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There’s a Law for That: Mobile Ridesharing Services Encounter Legal Troubles

Those who live in parts of cities that lack regular taxi traffic may know about Uber, the car service that will send a well-maintained black car to your location with a quick tap of your mobile touchscreen. Those who live outside of San Francisco may be less familiar with two new mobile based “rideshare” companies: Lyft and SideCar. Unlike Uber, which uses licensed limousine drivers, Lyft and SideCar rely on ordinary car owners. Accordingly, unlike Uber, which charges users a rate commensurate with the luxuriousness of the ride, Lyft and SideCar prompt users to make a “donation” to their drivers in a suggested amount at the end of the ride that more closely resembles an ordinary taxi fare. Although donations are not strictly mandatory, a rating system which allows drivers to evaluate their passengers places a strong incentive on riders to match suggested donations if they hope to use the service in the future.

Rideshare services like SideCar and Lyft have been a welcome development for many San Franciscans, who complain that taxi availability is limited and unreliable. But the newly popular services have faced increasing scrutiny from the California Public Utilities Commission (“CPUC”), which issued several cease and desist letters to rideshare services alleging violations of several California Public Utility Code provisions governing the operation of charter services. (CPUC has since entered operating agreements with Lyft and Uber, but not SideCar.) According to CPUC, such ridesharing services are operating without authority under California Public Utilities Code Section 5371, which states that no charter-party carrier of passengers excepting transit districts, transit authorities, or cities owning and operating local transit systems may operate without first obtaining a certificate that public convenience and necessity require the operation.

However, both Lyft and Sidecar insist that because they operate on a donation basis, their operations fall within a “ridesharing” exception in Section 5353(h) of the Public Utilities Code which, by reference to the California Vehicle Code, exempts “two or more persons traveling by any mode, including, but not limited to, carpooling, vanpooling, buspooling, taxipooling, jitney, and public transit” from Section 5371’s certification requirement. Regulators may quickly counter that the ridesharing exemption “does not apply if the primary purpose for the transportation of those persons is to make a profit.” Although one operator has stated, “I don’t want SideCar to be my job; I want it to offset the cost of having a car in the city,” it strains credulity that such an intention would be construed as anything other than a primarily profit-seeking endeavor.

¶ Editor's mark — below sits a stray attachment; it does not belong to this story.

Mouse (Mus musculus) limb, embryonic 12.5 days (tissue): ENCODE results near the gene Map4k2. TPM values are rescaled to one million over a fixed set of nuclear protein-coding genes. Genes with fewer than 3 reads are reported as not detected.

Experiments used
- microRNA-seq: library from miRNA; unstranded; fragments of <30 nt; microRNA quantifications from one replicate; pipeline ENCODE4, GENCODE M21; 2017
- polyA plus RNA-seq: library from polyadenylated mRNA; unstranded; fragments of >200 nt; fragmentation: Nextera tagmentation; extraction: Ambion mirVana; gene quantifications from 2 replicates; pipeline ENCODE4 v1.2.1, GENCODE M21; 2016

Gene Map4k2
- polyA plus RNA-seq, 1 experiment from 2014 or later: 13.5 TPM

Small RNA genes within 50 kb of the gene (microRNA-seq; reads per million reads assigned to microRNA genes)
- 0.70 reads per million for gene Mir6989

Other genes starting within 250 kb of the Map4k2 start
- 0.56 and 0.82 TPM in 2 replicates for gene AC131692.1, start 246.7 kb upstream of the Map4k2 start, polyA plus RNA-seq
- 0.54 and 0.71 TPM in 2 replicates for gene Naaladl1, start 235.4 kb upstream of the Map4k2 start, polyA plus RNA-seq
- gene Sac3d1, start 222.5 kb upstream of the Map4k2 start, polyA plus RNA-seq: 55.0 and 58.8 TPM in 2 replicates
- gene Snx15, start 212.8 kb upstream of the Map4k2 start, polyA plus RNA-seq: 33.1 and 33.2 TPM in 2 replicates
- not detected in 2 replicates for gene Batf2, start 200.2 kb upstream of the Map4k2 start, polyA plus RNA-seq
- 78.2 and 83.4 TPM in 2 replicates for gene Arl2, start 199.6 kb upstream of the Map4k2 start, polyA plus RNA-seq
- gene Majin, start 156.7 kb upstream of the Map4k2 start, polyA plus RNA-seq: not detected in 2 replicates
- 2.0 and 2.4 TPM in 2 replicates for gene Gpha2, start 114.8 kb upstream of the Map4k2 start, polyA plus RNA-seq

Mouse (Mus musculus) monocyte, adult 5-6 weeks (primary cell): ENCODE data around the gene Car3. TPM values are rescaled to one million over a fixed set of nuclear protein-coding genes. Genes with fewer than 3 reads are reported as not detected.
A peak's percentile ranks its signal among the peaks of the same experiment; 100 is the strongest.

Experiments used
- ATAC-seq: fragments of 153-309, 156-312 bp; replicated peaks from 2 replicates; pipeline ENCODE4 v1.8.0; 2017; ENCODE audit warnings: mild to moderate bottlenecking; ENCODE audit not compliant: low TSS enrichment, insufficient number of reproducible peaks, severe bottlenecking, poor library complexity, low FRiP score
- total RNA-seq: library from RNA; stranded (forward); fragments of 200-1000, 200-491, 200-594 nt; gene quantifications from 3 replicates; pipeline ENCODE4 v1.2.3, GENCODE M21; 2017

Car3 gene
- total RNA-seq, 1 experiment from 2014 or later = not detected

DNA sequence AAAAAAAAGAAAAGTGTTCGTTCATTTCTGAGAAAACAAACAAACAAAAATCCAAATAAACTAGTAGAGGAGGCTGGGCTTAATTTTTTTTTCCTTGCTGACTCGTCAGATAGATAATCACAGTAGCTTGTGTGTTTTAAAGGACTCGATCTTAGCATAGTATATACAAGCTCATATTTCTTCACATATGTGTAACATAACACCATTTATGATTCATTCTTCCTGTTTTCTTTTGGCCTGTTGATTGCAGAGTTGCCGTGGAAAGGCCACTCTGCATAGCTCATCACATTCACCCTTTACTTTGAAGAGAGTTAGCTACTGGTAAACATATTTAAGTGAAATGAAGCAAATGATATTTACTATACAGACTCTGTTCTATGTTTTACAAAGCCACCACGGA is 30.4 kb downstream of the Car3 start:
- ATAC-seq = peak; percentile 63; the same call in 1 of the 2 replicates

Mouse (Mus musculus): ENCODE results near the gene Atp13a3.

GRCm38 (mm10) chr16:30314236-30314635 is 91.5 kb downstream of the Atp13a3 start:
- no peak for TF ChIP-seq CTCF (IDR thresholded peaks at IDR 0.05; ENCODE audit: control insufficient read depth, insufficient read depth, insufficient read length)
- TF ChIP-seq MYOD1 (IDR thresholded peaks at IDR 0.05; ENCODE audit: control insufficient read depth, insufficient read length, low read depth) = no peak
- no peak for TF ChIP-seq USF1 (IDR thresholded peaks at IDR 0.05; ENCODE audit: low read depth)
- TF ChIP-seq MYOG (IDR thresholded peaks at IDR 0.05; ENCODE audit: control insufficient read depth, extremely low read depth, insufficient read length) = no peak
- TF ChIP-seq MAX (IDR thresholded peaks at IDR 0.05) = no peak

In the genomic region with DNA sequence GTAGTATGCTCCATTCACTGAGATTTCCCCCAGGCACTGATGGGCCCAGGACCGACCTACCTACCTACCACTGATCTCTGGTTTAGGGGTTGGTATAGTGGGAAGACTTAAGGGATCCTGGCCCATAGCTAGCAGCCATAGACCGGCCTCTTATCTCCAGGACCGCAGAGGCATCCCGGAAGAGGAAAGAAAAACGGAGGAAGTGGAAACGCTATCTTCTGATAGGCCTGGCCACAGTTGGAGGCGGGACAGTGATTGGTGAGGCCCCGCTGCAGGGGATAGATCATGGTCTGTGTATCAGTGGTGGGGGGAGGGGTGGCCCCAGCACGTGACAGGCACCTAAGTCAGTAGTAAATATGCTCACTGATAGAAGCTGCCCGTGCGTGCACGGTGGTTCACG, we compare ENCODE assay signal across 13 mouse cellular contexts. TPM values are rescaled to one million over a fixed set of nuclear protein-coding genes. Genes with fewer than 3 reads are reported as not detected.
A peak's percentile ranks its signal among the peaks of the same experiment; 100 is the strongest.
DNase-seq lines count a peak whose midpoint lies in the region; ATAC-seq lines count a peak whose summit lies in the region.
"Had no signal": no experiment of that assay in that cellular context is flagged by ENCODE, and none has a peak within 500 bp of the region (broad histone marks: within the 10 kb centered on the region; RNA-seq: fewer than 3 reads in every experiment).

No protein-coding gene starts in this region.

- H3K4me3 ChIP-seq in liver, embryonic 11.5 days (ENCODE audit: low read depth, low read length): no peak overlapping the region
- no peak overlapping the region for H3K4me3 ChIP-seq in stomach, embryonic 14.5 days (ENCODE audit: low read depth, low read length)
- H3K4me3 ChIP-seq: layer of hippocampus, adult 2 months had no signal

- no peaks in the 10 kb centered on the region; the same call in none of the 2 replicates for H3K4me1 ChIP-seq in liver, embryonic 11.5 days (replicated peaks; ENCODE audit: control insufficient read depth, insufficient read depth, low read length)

Evading such classification would be difficult for a number of reasons. First, ventures operating at a net loss (such as those designed to offset expenses) are not rendered altruistic merely because they fail to actually turn a profit. Indeed, characterization of the activity as strategy to offset a major cost of living expense indicates that driving for a rideshare service is not merely a hobby. This is further underscored by rating systems that enable drivers to avoid below-market donors. Second, because suggested “donations” approximate taxi fares for similar rides, it is difficult to argue that “donations” merely compensate the driver for the expense of a particular ride. Although such suggestions are purportedly cheaper than a passenger would pay in a taxi, cab drivers have many business related expenses that rideshare operators do not. Thus, it stands to reason that the profit margin of any given ride is similar to that of a cab driver, even if the absolute cost is lower. Third, while it is undoubtedly true that regulation of taxis and other commercial carriers serves to insulate incumbent businesses from competition, regulation of commercial carriers also furthers the public purpose by ensuring drivers are adequately insured and their vehicles are properly maintained. Thus, it seems exceedingly unlikely that ridesharing services can avoid regulation by merely terming the exchange a “donation.”

Still, as CPUC itself acknowledges, ridesharing services present a novel problem that legislators likely did not anticipate when drafting current law. Moreover, it is not simply hollow messaging to say that ridesharing services benefit consumers: by placing competitive pressure on incumbent operators, rideshare services likely ensure better pricing and wider service. As such, CPUC has indicated a willingness to join the future by beginning a rule making process to institute regulations that fit the new businesses, “[t]he proposal issued is not to stifle innovation and the provision of new services that consumers want, but rather to assess public safety risks, and to ensure that the safety of the public is not compromised.” However, with opposition from cab drivers – who are sometimes treated solicitously by local governments – and an uphill battle under current regulation, it remains to be seen whether ridesharing is truly permitted to flourish.

 

About the Author

Jonathan Berke

Jonathan Berke is a Staffer for the Columbia Science and Technology Law Review. He is a 2L at Columbia Law School.
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